Beta This part of GOV.UK is being rebuilt – find out what this means

HMRC internal manual

Trusts, Settlements and Estates Manual

From
HM Revenue & Customs
Updated
, see all updates

Non-resident trusts: residence rules: trust residence for Income Tax and Capital Gains Tax purposes - periods from 6 April 2007 - changes during the tax year

Changes in residence status - Income Tax

For Income Tax purposes, for the period from 6 April 2007 to 5 April 2013, where the residence status of the trust changes during a tax year, the year is split, so that a trust could be resident for part of the year and non-resident for the other part.

With the introduction of the Statutory Residence Test from 6 April 2013 there is no longer a ‘split year’ treatment where the trustees are individuals and the residence status of the trust changes. In such circumstances, if a trust is resident for part of the tax year, it is treated as resident for all of the tax year.

However if an individual becomes or ceases to be a trustee of a settlement during a tax year, that tax year is a split year in respect of the individual. If the individual was acting as a trustee only in the period when they were not resident in the UK, for the purposes of determining the trust residence they will be treated as if they were non-resident for the year. This exception is overridden if the trustee is acting as such in the course of a UK business (see TSEM10020 final paragraph).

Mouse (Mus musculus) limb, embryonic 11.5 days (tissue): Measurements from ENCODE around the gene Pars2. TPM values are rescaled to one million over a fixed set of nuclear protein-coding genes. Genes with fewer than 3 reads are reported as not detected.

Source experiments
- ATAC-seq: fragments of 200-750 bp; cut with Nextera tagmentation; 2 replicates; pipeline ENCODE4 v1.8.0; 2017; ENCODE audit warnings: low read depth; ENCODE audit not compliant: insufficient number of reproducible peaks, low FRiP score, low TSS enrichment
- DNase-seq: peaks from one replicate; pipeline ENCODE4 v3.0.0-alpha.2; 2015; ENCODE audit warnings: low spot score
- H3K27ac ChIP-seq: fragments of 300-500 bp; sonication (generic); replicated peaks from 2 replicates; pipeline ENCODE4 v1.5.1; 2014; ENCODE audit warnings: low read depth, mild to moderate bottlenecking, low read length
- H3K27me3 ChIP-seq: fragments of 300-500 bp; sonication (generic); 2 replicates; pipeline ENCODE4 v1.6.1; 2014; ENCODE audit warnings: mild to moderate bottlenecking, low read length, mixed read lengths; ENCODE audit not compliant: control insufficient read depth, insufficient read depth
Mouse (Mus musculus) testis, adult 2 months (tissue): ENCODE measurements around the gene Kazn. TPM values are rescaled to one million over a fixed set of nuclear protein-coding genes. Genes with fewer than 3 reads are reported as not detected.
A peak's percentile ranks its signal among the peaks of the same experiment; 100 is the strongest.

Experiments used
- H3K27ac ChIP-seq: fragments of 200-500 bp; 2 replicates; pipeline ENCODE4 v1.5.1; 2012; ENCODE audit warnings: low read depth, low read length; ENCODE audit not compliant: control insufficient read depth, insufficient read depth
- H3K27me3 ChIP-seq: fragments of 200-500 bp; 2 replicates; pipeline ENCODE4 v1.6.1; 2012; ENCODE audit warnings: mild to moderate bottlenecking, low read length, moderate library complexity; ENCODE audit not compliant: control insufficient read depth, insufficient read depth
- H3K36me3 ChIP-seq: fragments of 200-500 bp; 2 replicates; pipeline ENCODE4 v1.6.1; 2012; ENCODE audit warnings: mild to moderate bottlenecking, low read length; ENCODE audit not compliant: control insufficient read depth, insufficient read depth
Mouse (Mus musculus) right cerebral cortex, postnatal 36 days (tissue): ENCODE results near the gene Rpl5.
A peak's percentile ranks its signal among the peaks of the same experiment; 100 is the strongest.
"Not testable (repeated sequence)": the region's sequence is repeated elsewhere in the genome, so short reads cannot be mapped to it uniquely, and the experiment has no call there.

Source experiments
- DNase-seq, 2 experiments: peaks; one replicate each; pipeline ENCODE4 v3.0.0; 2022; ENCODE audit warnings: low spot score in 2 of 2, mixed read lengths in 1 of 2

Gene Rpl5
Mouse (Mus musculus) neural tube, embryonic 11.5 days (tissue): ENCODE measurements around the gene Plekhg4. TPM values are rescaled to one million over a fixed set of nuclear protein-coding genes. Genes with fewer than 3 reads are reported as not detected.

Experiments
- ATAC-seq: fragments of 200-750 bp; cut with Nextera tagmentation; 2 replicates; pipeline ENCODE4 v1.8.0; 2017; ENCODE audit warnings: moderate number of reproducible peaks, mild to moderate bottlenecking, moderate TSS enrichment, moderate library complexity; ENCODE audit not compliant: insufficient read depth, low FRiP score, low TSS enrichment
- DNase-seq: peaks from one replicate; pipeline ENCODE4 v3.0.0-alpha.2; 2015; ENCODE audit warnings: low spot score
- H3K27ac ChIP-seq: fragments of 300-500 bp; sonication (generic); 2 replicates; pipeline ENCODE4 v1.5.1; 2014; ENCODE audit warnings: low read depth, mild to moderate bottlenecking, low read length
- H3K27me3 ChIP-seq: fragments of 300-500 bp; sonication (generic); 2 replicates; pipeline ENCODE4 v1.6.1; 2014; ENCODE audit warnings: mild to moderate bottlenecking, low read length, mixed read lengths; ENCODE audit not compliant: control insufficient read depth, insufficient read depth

The residence position of a corporate trustee follows the general rules for company residence when determining their residence for the purpose of the residence of the trust.

Changes in residence status - Capital Gains Tax

For Capital Gains Tax purposes, if the trustees are resident for any part of a tax year, gains arising at any time in the tax year are chargeable to Capital Gains Tax. However, under the Statutory Residence Test introduced with effect from 6 April 2013 an individual trustee who is resident in the UK for a tax year is resident for every day in that tax year, including those days that fall within the overseas part of a split year for that individual. If the individual was acting as a trustee only in the period when they were not resident in the UK, for the purposes of determining the residence of the trust they will be treated as if they were non-resident for the year. This exception is overridden if the trustee is acting as such in the course of a UK business (see TSEM10020 final paragraph).

The residence position of a corporate trustee follows the general rules for company residence when determining their residence for the purpose the residence of the trust.

Where the trustees become non-resident during the year there may be an exit charge - see TSEM10270 and CG38215+. External users can find this guidance at http://www.hmrc.gov.uk/manuals/cgmanual/CG38215.htm.